this is the definition of the volume element
with epsilon a pseudotensor
@newUser What is there to prove? That's just the definition of the exterior derivative of $k$.
@ACuriousMind isn't the definitionof the exterior derivative $d\textbf{k} = \partial_\alpha k^{[\mu\nu]} dx^\alpha \wedge (d^{n-2}x)_{\mu\nu}$?
@ACuriousMind I don't understand why you say that's in the picture is the definition of exterior derivative
6:22 PM
@newUser sorry, you're right, it's not
but then what do you want to prove that equation from?
you haven't given any additional information about $k$ one could derive that expression from
given that $\partial_\mu k^{[\mu\nu]}=0$, I want to prove that the form is closed
@ACuriousMind do you need this information to express $d\textbf{k}$ as shown in the picture?
I'm very confused about what the givens are here and what exactly you want to prove
@ACuriousMind consider the Electromagnetic field strength $F_{\mu\nu}$. In vacuum, it satisfies $\partial_\mu F^{\mu\nu} = 0$. Now, consider the 2-form in d=4, $*F= F^{\mu\nu}(d^2x)_{\mu\nu}$. I want to show that, in vacuum, this form is closed $d*F=0$
@ACuriousMind the form $\textbf{k}$ would be the dual of the field strength
Is that clear now?
I read "there is no consensus on the topology of spacetime. This means that
frequently used notions like “neighborhood”, “coordinate” and “continuity” are actually not well defined from the mathematical point of view. The Lorentz metric, being non-positive definite, does not define any topology: its role is actually to introduce causality. Many proposals have been made to fix that topology, but none has obtained general acceptance."
Why does defining “neighborhood”, “coordinate” and “continuity” need topology?
@newUser Alright, I've got it- it is just the definition of the derivative: $\mathrm{d}x^\alpha \wedge (\mathrm{d}^{n-2}x)_{\mu\nu} = \frac{1}{2}\delta^\alpha_\mu (\mathrm{d}^{n-1}x)_\nu - \frac{1}{2}\delta^\alpha_\nu (\mathrm{d}^{n-1}x)_\mu$ - you have to think about what $\mathrm{d}x^\alpha \wedge \mathrm{d}^{n-2}x$ is in terms of $\mathrm{d}^{n-1}x$ - note it is non-zero only when $\alpha = \mu$ or $\alpha = \nu$, hence the $\delta$s
(no guarantee for the prefactors, but if you work it out carefully, then contract with the $\delta$s with the $\partial_\alpha$ in front of it you should get the expression your source has)
6:39 PM
@Bohemianrelativist what do you mean? How would you define a neighbourhood without a topology?
@ACuriousMind oh yeah.. thank you. I was only trying to use the properties of the Levi-Civita tensor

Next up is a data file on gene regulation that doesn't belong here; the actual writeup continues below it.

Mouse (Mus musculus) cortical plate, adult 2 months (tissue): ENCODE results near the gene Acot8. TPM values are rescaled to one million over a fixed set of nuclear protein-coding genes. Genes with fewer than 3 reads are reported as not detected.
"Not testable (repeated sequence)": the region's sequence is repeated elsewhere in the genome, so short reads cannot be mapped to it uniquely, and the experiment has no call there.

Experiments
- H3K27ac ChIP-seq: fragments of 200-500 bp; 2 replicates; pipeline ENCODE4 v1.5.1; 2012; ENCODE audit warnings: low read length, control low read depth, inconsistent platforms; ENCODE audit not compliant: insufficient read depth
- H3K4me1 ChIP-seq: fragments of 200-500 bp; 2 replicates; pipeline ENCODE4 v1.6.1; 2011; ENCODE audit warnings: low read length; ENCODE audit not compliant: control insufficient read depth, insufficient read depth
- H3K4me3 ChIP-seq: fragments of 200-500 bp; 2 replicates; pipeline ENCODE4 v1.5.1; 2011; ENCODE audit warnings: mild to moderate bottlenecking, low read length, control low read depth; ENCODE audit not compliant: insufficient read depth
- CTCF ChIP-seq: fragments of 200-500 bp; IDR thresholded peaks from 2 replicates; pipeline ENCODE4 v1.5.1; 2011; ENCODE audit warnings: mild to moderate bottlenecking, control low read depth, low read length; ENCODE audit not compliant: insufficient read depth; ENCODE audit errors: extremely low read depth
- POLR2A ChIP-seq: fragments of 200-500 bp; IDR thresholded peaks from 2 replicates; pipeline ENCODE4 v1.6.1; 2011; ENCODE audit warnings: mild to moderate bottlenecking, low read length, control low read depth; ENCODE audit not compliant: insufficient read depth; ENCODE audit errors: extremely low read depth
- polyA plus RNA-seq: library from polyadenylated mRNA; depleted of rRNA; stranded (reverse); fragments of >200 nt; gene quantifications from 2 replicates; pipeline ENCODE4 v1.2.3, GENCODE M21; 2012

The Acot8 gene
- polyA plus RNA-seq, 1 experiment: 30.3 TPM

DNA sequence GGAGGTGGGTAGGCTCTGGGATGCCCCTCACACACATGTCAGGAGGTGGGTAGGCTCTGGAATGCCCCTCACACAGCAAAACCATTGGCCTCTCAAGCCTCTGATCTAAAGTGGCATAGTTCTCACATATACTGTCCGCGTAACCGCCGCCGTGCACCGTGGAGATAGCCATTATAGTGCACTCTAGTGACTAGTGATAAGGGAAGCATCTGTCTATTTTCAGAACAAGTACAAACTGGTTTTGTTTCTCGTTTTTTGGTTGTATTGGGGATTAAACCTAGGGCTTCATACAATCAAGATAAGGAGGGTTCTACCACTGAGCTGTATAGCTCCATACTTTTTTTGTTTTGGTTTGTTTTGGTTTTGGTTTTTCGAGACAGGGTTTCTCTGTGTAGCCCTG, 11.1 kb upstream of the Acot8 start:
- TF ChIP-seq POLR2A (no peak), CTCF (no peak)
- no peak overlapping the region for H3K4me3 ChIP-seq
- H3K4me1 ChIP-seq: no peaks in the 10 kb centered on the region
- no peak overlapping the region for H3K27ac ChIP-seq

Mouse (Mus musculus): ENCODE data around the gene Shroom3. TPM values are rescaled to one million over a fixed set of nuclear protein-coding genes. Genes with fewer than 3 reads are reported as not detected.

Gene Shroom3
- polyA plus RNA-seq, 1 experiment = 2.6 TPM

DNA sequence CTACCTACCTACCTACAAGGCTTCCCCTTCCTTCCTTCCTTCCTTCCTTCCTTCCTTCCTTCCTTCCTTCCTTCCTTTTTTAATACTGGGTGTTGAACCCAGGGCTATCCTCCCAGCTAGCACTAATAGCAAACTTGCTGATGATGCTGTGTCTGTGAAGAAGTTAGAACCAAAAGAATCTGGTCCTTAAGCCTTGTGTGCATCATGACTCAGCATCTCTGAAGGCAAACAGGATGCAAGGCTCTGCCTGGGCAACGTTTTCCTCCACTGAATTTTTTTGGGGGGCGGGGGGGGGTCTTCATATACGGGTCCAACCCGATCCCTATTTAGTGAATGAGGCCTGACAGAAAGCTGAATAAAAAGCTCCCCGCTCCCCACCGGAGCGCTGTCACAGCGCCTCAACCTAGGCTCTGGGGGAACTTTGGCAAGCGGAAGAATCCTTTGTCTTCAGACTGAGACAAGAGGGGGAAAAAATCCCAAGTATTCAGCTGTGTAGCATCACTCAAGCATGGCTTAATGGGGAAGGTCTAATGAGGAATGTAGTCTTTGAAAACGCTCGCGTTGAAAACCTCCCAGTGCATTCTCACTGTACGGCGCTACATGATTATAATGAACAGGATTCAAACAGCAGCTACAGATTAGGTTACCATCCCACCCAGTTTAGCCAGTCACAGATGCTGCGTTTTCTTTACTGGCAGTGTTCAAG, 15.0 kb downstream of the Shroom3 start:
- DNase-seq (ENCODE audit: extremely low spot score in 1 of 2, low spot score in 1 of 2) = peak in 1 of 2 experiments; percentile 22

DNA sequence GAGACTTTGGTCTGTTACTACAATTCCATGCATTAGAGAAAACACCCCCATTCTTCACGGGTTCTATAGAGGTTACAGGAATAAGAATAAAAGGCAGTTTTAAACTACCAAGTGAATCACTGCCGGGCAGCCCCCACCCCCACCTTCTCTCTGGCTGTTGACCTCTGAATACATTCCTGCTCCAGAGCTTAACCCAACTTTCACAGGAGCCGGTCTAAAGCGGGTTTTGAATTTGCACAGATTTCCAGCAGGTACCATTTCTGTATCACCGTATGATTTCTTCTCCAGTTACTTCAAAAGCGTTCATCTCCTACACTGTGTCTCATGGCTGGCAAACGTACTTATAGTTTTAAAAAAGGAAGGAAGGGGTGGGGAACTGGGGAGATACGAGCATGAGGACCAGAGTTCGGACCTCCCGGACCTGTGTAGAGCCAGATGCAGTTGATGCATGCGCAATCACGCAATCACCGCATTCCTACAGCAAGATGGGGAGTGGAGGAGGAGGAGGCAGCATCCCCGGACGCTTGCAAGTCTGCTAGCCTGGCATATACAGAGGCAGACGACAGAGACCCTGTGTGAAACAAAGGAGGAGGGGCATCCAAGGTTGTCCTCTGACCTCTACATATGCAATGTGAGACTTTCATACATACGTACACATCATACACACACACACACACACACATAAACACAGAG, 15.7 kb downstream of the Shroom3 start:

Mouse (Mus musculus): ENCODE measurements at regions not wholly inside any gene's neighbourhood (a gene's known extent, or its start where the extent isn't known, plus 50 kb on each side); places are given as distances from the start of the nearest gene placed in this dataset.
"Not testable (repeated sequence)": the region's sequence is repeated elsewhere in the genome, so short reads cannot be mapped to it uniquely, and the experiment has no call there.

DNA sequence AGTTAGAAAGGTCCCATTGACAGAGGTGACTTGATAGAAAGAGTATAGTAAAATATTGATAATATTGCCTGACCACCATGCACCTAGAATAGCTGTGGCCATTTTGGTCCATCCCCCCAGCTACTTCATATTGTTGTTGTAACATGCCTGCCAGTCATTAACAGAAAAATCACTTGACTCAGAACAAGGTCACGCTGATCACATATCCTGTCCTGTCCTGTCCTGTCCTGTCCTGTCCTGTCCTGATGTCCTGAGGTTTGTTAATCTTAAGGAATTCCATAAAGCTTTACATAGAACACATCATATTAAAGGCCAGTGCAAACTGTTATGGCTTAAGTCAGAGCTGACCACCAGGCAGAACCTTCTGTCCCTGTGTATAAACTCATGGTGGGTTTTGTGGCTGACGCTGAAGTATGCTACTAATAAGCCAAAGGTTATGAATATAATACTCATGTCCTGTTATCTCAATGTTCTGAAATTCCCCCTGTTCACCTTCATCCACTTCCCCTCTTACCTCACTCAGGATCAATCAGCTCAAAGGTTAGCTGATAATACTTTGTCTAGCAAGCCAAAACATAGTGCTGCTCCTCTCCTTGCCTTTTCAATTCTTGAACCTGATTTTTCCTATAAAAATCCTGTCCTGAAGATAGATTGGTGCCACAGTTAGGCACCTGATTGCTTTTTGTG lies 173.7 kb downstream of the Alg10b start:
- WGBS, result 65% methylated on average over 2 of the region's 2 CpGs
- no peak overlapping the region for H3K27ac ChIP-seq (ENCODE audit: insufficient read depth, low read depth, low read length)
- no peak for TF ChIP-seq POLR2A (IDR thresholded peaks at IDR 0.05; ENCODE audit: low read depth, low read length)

@Bohemianrelativist 1. In order to even have a manifold on which you can define a Lorentz metric, you need to know the topology. The topology of the manifold is fixed through its coordinate charts, you cannot have a manifold and not know its topology. Whatever you're quoting is nonsense. 2. If you don't understand why you need a topology for the notion of continuity, I suggest you look up the definition of continuity.
@Bohemianrelativist Continuous maps, neighbourhoods and coordinates are all defined on topological spaces which by definition carry a topology
@ACuriousMind but I often read in literature the term specetime manifold is used without a caveat like the above. If a spacetime cannot have a well-defined topology, why use the term specatime manifold?
can you provide a source?
6:47 PM
@Bohemianrelativist who claims "spacetime cannot have a well-defined topology"?
That's just nonsense
@ACuriousMind I quoted the above from the book Teleparallel Gravity-An introduction by Ruben Aldrovandi and José Geraldo Pereira. Do they nonsense?
I don't know the book or the authors, and I don't know if they "do nonsense", but the passage you quoted definitely is incorrect as written.
I suspect there's some confusion here because people sometimes say "we don't know the topology of the universe" when they mean that we don't know from local observations whether it is e.g. compact (and just very large) or non-compact. It's not that it has no topology, it's that spacetime is a manifold, but we don't know which one. A more correct statement would be "We don't know which manifold spacetime is" or "We don't know the homotopy type of spacetime".
7:05 PM
@ACuriousMind you mean the universe/spacetime has a topology but we don't know what kind of topology it has?
@Bohemianrelativist I'm saying we know it's a manifold (and hence a topological space with a well-defined topology) but we don't know which manifold it is